But the socialist parties as they operated in the European countries were virtually no less committed to interventionism than the Sozialpolitik of the Kaiser’s Germany and the American New Deal. It was against this policy that George Sorel and Syndicalism directed their attacks. Sorel, a timid intellectual of a bourgeois background, deprecated the “degeneration” of the socialist parties for which he blamed their penetration by bourgeois intellectuals. He wanted to see the spirit of ruthless aggressiveness, inherent in the masses, revived and freed from the guardianship of intellectual cowards. For Sorel nothing counted but riots. He advocated action directe, i.e., sabotage and the general strike, as initiatory steps towards the final great revolution.
Sorel had success mostly among snobbish and idle intellectuals and no less snobbish and idle heirs of wealthy entrepreneurs. He did not perceptibly move the masses. For the Marxian parties in Western and Central Europe his passionate criticism was hardly more than a nuisance. His historical importance consisted mainly in the role his ideas played in the evolution of Russian Bolshevism and Italian Fascism.
In order to understand the mentality of the Bolshevists we must again refer to the dogmas of Karl Marx. Marx was fully convinced that capitalism is a stage of economic history which is not limited to a few advanced countries only. Capitalism has the tendency to convert all parts of the world into capitalist countries. The bourgeoisie forces all nations to become capitalist nations. When the final hour of capitalism sounds, the whole world will be uniformly in the stage of mature capitalism, ripe for the transition to socialism. Socialism will emerge at the same time in all parts of the world.
Marx erred on this point no less than in all his other statements. Today even the Marxians cannot and do not deny that there still prevail enormous differences in the development of capitalism in various countries. They realize that there are many countries which, from the point of view of the Marxian interpretation of history, must be described as precapitalistic. In these countries the bourgeoisie has not yet attained a ruling position and has not yet set the historical stage of capitalism which is the necessary prerequisite of the appearance of socialism. These countries therefore must first accomplish their “bourgeois revolution” and must go through all phases of capitalism before there can be any question of transforming them into socialist countries. The only policy which Marxians could adopt in such countries would be to support the bourgeois unconditionally, first in their endeavours to seize power and then in their capitalistic ventures. A Marxian party could for a very long time have no other task than to be subservient to bourgeois liberalism. This alone is the mission which historical materialism, if consistently applied, could assign to Russian Marxians. They would be forced to wait quietly until capitalism should have made their nation ripe for socialism.
But the Russian Marxians did not want to wait. They resorted to a new modification of Marxism according to which it was possible for a nation to skip one of the stages of historical evolution. They shut their eyes to the fact that this new doctrine was not a modification of Marxism, but rather the denial of the last remnant which was left of it. It was an undisguised return to the pre-Marxian and anti-Marxian socialist teachings according to which men are free to adopt socialism at any time if they consider it as a system more beneficial to the commonweal than capitalism. It utterly exploded all the mysticism inwrought into dialectical materialism and in the alleged Marxian discovery of the inexorable laws of mankind’s economic evolution.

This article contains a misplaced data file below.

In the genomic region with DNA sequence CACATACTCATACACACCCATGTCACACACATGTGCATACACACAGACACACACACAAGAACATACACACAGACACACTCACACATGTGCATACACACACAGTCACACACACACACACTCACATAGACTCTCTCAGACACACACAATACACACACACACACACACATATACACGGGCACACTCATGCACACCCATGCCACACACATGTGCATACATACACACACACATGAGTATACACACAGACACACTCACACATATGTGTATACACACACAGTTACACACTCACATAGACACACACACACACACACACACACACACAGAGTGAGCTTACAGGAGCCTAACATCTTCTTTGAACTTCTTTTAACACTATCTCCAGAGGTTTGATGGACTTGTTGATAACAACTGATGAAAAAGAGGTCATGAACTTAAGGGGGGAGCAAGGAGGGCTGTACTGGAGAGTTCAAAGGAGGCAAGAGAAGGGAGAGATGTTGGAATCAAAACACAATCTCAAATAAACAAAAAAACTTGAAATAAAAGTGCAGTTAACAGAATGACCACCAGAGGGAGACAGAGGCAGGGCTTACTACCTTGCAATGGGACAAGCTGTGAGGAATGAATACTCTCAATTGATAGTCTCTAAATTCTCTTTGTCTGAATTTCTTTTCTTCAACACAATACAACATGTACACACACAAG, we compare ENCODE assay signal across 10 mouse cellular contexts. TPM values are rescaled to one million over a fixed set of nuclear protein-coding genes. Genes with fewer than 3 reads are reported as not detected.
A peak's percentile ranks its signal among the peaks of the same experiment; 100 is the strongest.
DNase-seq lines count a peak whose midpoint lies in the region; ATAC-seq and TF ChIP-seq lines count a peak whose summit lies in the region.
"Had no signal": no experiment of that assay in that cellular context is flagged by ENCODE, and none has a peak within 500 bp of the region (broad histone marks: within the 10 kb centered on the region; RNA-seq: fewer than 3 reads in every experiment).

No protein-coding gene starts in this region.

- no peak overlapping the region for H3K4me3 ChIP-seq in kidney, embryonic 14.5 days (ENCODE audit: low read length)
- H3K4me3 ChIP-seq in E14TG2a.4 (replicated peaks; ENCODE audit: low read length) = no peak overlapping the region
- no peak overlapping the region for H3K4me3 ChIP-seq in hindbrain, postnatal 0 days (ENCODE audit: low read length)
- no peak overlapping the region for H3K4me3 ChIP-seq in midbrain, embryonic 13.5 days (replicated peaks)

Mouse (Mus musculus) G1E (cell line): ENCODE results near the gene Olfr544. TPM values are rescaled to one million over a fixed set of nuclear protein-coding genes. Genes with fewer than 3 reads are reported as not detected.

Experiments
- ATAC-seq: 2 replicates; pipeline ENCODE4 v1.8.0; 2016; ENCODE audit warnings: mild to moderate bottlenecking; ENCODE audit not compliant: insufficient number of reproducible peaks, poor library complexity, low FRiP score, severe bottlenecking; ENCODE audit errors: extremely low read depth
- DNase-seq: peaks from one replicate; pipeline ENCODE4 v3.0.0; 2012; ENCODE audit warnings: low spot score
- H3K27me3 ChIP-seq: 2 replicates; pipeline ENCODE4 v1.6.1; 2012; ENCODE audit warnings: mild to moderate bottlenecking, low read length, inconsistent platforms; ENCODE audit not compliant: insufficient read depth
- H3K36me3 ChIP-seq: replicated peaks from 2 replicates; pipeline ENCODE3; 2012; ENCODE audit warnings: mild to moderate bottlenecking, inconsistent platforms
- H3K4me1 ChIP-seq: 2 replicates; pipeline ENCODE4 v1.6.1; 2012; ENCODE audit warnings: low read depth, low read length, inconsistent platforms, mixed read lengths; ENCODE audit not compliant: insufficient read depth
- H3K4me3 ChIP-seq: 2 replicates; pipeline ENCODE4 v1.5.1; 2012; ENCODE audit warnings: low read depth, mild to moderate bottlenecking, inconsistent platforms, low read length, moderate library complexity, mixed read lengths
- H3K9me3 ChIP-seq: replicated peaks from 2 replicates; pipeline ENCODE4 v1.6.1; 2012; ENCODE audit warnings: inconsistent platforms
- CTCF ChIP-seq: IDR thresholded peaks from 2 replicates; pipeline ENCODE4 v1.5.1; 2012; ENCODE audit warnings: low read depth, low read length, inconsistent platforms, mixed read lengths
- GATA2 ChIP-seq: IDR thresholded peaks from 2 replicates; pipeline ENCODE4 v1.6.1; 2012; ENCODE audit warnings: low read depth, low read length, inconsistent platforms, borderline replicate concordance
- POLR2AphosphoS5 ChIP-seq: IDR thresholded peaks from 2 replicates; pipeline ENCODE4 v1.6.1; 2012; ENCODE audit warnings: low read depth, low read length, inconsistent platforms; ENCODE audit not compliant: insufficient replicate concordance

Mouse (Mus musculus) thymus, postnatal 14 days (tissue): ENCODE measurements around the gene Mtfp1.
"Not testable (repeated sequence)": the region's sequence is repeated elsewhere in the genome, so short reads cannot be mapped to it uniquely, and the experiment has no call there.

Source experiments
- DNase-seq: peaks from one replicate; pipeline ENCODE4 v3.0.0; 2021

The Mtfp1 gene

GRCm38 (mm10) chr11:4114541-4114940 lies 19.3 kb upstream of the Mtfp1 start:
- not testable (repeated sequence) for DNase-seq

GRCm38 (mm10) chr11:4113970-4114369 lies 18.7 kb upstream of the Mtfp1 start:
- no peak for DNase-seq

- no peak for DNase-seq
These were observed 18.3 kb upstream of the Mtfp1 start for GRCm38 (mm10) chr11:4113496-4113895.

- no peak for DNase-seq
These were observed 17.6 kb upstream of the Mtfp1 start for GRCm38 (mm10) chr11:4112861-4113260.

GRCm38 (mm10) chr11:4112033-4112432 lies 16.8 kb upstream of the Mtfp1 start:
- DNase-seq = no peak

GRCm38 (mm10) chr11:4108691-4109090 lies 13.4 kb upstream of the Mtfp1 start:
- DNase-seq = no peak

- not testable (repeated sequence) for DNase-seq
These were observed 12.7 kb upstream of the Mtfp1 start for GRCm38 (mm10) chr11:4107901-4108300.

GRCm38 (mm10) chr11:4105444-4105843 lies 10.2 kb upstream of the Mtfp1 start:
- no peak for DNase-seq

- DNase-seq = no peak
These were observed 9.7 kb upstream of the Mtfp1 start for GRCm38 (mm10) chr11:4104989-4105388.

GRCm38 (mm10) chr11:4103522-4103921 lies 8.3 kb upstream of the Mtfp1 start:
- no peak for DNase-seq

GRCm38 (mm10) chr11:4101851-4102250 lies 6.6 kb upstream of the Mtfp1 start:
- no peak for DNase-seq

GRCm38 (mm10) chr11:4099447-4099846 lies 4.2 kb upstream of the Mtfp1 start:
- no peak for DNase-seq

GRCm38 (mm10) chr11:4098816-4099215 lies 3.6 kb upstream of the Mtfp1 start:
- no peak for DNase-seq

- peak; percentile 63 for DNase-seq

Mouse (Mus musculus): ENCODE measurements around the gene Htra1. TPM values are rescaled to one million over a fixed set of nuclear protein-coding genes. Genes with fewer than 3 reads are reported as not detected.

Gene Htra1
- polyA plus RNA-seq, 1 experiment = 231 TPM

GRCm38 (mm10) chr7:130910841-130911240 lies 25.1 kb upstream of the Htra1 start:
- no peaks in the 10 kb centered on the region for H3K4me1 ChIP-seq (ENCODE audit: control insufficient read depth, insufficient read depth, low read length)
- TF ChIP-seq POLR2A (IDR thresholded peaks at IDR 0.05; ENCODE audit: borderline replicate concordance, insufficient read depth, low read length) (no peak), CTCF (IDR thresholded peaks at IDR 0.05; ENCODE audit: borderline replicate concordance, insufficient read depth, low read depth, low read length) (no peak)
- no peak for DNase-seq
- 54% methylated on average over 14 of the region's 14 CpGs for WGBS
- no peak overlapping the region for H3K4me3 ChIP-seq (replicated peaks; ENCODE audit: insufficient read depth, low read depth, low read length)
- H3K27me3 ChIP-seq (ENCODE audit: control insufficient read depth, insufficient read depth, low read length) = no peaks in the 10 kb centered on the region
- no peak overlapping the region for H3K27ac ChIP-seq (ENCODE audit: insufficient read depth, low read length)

Having emancipated themselves from Marxian determinism, the Russian Marxians were free to discuss the most appropriate tactics for the realization of socialism in their country. They were no longer bothered with economic problems. They had no longer to investigate whether or not the time had come. They had only one task to accomplish, the seizure of the reins of government.
One group maintained that lasting success could be expected only if the support of a sufficient number of the people, though not necessarily of the majority, could be won. Another group did not favour such a time-consuming procedure. They suggested a bold stroke. A small group of fanatics should be organized as the vanguard of the revolution. Strict discipline and unconditional obedience to the chief should make these professional revolutionists fit for a sudden attack. They should supplant the Czarist government and then rule the country according to the traditional methods of the Czar’s police.
The terms used to signify these two groups—Bolshevists (majority) for the latter and Mensheviks (minority) for the former—refer to a vote taken in 1903 at a meeting held for the discussion of these tactical issues. The only difference dividing the two groups from one another was this matter of tactical methods. They both agreed with regard to the ultimate end: socialism.
Both sects tried to justify their respective points of view by quoting passages from Marx’s and Engels’s writings. This is, of course, the Marxian custom. And each sect was in a position to discover in these sacred books dicta confirming its own stand.